|Income Tax (Trading and Other Income) Bill - continued||House of Commons|
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Clause 148: Credits or debits arising from revaluation
592. This clause sets out the rules that apply if the rights are revalued in the taxpayer's accounts. It is based on paragraph 3 of Schedule 23 to FA 2000.
593. The main purpose of this clause is to prevent the taxpayer obtaining a cost-free increase in the amount on which amortisation will be allowed. If the value of the rights as shown in the accounts is increased in accordance with generally accepted accounting practice the amount on which amortisation is allowed is also increased. But the taxpayer has not borne any costs in respect of this increase. The effect of this clause is to tax the amount of the revaluation.
594. The clause applies even if the revaluation is not reflected in the profit and loss account. For example, generally accepted accounting practice may deal with the revaluation wholly as a balance sheet item.
595. The clause does not apply to revaluations that are not made in accordance with generally accepted accounting practice. Amounts in respect of these revaluations would not meet the test in clause 147(1).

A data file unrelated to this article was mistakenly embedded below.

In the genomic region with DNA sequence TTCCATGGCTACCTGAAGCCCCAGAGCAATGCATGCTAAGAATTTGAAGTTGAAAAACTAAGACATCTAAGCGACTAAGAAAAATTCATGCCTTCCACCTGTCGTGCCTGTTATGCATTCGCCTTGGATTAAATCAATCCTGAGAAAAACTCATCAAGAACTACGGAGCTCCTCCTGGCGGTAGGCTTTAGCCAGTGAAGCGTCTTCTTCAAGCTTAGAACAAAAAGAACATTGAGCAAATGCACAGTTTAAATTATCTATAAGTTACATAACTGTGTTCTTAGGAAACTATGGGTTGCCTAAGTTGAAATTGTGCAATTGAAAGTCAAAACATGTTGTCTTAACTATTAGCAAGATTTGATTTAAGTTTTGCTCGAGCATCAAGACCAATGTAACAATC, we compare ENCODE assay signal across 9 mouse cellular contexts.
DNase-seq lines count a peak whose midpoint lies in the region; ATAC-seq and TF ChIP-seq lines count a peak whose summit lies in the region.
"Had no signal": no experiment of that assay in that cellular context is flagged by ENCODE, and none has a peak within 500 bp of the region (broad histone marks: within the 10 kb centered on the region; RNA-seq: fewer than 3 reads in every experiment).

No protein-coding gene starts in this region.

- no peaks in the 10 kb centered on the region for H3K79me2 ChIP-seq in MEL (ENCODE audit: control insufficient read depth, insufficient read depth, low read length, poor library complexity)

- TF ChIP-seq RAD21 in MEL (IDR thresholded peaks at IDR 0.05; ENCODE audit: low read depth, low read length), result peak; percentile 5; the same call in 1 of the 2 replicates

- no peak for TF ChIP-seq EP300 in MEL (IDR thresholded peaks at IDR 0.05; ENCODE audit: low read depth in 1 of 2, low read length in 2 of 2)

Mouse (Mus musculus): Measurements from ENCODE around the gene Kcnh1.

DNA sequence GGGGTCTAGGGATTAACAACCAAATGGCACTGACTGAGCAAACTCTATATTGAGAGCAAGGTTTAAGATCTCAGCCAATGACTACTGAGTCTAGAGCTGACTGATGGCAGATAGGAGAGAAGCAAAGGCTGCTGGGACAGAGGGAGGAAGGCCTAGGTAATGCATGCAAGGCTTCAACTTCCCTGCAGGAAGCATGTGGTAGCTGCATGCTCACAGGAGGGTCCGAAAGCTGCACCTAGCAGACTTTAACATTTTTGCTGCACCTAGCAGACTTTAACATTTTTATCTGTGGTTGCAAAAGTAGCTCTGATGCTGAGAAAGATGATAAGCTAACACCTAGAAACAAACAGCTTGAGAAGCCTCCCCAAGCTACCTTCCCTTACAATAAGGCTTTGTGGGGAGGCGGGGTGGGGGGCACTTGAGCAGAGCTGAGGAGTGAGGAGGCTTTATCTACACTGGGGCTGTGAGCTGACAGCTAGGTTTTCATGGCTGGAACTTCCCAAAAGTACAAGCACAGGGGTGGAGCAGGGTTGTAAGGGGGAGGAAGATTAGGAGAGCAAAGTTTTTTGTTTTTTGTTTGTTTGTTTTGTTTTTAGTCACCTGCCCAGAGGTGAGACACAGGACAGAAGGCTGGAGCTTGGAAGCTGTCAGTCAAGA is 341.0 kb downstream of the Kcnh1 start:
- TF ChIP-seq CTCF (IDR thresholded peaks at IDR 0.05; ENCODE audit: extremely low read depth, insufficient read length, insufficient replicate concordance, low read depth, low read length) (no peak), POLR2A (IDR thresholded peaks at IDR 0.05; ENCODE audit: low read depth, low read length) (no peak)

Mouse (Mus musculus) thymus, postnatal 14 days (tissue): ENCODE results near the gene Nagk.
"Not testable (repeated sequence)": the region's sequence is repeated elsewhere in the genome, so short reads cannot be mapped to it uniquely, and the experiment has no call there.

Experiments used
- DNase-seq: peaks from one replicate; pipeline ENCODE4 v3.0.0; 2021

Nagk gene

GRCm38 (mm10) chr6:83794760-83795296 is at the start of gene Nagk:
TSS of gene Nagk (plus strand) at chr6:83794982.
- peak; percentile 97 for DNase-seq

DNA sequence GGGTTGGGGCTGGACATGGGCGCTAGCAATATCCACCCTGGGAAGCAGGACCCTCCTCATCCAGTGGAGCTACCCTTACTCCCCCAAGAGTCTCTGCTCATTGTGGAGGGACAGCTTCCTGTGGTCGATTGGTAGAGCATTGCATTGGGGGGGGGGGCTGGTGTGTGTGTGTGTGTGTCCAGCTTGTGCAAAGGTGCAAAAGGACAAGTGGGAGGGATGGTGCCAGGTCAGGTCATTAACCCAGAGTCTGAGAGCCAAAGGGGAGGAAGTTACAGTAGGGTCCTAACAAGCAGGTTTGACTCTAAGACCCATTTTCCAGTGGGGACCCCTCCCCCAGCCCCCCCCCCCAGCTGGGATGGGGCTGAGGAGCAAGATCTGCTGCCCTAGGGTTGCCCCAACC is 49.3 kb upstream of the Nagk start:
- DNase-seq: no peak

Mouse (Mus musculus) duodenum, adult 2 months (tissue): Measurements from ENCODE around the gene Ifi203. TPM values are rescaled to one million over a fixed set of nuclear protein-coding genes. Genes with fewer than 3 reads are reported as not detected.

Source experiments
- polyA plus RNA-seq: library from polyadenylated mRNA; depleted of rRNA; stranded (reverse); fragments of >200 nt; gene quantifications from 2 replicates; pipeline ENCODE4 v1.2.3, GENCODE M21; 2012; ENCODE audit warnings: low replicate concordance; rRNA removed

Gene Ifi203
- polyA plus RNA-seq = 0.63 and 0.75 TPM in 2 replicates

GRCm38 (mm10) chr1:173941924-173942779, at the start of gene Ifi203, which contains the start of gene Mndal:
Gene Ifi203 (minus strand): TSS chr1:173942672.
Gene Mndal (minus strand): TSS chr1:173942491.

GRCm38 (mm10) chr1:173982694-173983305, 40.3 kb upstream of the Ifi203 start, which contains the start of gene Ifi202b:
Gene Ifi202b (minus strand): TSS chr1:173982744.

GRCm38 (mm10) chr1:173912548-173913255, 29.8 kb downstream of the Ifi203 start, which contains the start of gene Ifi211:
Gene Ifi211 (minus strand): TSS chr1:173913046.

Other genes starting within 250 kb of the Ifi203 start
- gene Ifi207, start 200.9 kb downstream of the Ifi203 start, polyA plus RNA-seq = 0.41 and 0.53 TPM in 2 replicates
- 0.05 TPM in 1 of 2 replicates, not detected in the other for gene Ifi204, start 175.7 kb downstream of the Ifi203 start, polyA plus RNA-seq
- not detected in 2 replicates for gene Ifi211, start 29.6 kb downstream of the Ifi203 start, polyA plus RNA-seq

Chapter 11: Trade Profits: Other specific trades
596. This Chapter contains special rules for the taxation of particular trades.
Clause 149:Taxation of amounts taken to reserves
597. This clause contains a special rule for the treatment of securities held by dealers on which the profits and losses are calculated by reference to the "fair value" of the securities rather than on a realisation basis. It is based on section 472A of ICTA.
598. Section 472A of ICTA applies to securities held by a person carrying on a banking or insurance business, or a business of dealing in securities, profits from the sale of which would "form part of the trading profits of that business".
599. The Inland Revenue does not believe that there are currently any individuals or non-resident companies liable to income tax in respect of a banking business. Similarly, the Inland Revenue does not believe that there are, or will be in the future as the law stands at present, any individuals (other than Lloyd's underwriters) or non-resident companies liable to income tax in respect of an insurance business.
600. So this clause does not refer specifically to banking and insurance businesses. But such businesses (except for Lloyd's underwriters who come instead within the special rules in sections 171 and 176 of and Schedule 20 to FA 1993) are covered by the reference to a trade in which a profit on the sale of securities would be brought into account in calculating the profits.
601. Financial assets can be dealt with in a number of ways for accounting purposes.
602. Where a dealer in securities uses United Kingdom generally accepted accountancy practice ("UK GAAP"), profits and losses calculated by reference to the fair value of securities treated as trading assets are taken to profit and loss account. "Fair value" is an accounting term, the meaning of which is broadly equivalent to market value.